Iliza Shlesinger has a few things she wants to say in ‘Truth & Iliza’

Here’s proof that Iliza Shlesinger is ready to host a talk show — she already has the furniture.
Here’s proof that Iliza Shlesinger is ready to host a talk show — she already has the furniture. Freeform

It might seem like the TV landscape already has enough late-night talk shows, but Iliza Shlesinger begs to differ.

The standup comedian and Dallas native says there is room for exactly one more.

Once “Truth & Iliza” premieres at 9 p.m. Tuesday on Freeform, then we we’ll officially reach the saturation point.

“I’m the one that’s the tipping point,” she jokes. “Made it just in time!”

Shlesinger, riding high ever since she won NBC’s “Last Comic Standing” in 2008, has dreamed of hosting her own late-night show for years. Now that it’s a reality, she’s going to give it everything she’s got.

She describes “Truth & Iliza,” which is getting a six-week test run, as being “a space between social commentary, politics, pop culture and my specific brand of comedy and feminism.”

How’s that for thinking big?

“We have six episodes to grab everyone’s attention and leave a mark,” says Shlesinger, who’s also an executive producer. “This is our chance. So we’re trying everything we can. It’s all hands on deck.”

As far as this funny lady is concerned, it doesn’t get much better than hosting her own show.

“It’s about connecting with people on a bigger and better stage than standup,” she says. “You can take a multifaceted approach. You get to utilize sketch comedy.

“You can do interviews. You can bring in other ideas, incorporate other people and other perspectives, all while still honoring your own point of view.

“Also, for a standup comedian, doing your own standup basically as a half-hour show is the ultimate ego boost.”

Shlesinger has a lot of experience interviewing people. She hosted a podcast for two years. It also was called “Truth & Iliza.”

One thing she can promise about the new show is that, even though she’ll have a point of view, it won’t be politically polarizing.

“In no way do I want to be another Samantha Bee or Rachel Maddow,” she says. “These are brilliant women who love politics. But my objective is different.

“I think you can say things that are important while wrapping them in comedy and not making them political. Because, let’s face it, even with the best of intentions, a lot of us sort of tune out. We don’t all have poli-sci degrees. We’re not always as informed as we want to be.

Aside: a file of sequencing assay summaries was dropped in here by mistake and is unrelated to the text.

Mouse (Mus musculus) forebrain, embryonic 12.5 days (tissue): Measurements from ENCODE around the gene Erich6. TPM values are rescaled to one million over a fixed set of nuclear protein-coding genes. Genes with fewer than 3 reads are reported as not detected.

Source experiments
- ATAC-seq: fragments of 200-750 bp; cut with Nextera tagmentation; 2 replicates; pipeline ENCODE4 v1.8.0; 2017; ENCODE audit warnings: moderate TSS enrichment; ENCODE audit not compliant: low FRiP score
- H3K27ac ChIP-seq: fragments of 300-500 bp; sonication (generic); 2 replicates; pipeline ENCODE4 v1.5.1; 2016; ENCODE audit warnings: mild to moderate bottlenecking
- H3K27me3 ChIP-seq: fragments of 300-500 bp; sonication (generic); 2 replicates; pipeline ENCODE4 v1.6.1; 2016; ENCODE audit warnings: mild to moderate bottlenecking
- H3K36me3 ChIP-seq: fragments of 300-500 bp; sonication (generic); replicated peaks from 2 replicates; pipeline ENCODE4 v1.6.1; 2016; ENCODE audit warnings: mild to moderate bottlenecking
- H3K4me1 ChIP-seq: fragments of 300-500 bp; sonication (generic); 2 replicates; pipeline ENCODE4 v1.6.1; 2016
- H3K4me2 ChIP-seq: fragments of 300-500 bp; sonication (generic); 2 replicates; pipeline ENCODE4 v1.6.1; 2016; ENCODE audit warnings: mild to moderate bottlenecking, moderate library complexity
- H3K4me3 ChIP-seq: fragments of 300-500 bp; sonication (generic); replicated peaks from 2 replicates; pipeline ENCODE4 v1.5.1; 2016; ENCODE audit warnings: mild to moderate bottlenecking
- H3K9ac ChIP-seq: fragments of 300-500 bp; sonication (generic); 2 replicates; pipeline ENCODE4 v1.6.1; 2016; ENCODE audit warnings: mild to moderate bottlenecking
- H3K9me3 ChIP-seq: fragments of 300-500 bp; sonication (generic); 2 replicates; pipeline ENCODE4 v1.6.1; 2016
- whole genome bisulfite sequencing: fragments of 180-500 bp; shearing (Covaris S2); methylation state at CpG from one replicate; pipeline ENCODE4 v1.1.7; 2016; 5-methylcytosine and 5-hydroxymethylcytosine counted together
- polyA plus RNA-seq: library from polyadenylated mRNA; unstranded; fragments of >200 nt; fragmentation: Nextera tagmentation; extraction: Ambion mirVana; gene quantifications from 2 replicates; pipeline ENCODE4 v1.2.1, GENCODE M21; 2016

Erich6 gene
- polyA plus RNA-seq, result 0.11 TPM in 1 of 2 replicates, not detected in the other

“I want the show to be thought-provoking, but I also want to entertain people. I have a point of view, but I’m not trying to sway a vote or change someone’s political agenda.”

Each episode will have a theme. The first show is supposed to address political correctness. “What can you say and what can’t you say these days?”

Each episode also will have goofy sketches, like the one in which Shlesinger serenades us with a selection of tone-deaf “greatest hits” songs about her beloved rescue dog, Blanche.

Shlesinger is an entertainer who is constantly working, constantly creating.

She recently completed a 15-city theater tour. Her scripted web series, “Forever 31,” has been picked up for a second season on ABC app. And her first book, “Girl Logic: Understanding That You Make Sense When You Make No Sense at All,” comes out in November.

The theater tour included a stop in Dallas that Shlesinger will never forget.

“I played the Majestic Theatre, which was very special, because when I was 17 my father took me there to see Ellen DeGeneres,” she remembers. “So it was very cool when I got to headline there at 34.”

Karey Burke, Freeform’s executive vice president of programming, says Shlesinger’s appeal, especially among women, comes from “fearless yet brilliantly funny social commentary and wit.”

“I hope people who watch come away entertained and laughing and thinking,” Shlesinger says. “That’s all I ever want.”

Truth & Iliza

  • 9 p.m. Tuesday
  • Freeform